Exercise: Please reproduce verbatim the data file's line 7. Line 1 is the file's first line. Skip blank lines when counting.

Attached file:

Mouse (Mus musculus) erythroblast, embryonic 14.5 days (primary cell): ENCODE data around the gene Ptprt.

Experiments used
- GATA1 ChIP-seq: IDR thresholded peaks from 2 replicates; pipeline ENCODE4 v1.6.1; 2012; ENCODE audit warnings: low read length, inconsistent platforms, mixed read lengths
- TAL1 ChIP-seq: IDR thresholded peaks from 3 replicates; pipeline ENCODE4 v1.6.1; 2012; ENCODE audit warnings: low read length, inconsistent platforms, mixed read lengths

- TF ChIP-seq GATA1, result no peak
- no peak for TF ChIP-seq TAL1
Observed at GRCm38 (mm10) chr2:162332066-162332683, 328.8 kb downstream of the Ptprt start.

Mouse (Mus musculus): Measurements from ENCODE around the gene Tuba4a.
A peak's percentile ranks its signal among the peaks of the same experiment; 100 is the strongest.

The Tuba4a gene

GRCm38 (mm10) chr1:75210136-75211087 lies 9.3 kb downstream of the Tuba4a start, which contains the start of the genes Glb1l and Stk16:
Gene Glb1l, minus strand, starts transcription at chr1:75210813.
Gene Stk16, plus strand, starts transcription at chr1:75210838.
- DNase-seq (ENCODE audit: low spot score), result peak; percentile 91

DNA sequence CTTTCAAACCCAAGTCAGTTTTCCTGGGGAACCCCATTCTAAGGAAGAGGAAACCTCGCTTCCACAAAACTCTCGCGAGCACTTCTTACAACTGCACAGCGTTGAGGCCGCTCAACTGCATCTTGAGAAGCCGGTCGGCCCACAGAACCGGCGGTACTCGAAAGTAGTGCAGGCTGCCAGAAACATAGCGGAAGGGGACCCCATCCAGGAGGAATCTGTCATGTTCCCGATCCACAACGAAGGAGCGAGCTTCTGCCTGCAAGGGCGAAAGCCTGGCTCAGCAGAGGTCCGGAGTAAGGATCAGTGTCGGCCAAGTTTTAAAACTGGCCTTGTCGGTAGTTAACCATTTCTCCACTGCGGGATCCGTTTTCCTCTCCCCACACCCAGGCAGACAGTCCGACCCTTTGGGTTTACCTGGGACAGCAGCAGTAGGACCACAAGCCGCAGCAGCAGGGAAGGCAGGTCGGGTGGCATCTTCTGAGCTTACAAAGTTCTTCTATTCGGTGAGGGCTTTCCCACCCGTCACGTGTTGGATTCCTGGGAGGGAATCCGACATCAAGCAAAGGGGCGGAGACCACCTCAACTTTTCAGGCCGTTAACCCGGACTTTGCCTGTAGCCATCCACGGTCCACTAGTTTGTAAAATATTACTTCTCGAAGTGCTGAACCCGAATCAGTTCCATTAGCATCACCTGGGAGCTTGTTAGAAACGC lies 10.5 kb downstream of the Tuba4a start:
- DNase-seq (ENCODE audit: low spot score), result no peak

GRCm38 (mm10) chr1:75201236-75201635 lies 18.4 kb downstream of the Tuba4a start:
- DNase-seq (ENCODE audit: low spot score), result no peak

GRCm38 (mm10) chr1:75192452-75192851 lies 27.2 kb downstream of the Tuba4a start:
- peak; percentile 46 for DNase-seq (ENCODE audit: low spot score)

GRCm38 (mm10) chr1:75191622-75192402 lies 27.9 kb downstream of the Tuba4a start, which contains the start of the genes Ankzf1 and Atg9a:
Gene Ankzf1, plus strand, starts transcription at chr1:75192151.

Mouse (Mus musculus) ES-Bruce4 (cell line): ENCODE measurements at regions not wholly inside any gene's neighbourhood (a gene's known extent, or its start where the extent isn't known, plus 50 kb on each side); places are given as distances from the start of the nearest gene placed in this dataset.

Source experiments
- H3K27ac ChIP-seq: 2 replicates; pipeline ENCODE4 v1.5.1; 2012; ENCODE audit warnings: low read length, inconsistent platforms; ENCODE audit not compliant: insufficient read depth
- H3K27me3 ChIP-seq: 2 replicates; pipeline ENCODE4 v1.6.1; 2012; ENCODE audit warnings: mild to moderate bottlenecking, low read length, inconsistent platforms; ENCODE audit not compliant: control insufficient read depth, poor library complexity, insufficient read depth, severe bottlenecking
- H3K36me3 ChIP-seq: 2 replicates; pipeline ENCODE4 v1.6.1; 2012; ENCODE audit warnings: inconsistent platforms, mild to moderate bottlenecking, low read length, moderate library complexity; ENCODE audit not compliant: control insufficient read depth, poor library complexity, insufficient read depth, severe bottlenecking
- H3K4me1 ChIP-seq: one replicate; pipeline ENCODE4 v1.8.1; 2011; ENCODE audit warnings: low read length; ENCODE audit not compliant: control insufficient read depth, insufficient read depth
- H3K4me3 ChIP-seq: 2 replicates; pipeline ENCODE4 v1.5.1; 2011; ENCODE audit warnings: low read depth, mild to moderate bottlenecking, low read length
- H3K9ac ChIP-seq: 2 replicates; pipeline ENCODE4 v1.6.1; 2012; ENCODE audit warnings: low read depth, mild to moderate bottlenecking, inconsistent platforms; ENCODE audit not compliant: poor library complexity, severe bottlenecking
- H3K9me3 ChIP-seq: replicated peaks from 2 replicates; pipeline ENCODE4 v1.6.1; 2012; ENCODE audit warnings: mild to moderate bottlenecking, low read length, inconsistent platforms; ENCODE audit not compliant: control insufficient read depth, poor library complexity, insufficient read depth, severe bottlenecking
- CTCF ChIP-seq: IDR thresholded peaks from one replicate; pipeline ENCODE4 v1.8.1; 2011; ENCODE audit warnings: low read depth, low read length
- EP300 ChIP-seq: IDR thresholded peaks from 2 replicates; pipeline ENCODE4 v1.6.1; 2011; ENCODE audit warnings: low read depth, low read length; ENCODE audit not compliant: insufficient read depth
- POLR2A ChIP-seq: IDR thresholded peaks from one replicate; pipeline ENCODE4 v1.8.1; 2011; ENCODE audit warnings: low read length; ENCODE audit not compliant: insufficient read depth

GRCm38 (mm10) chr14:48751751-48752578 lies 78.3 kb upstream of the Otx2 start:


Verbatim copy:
Observed at GRCm38 (mm10) chr2:162332066-162332683, 328.8 kb downstream of the Ptprt start.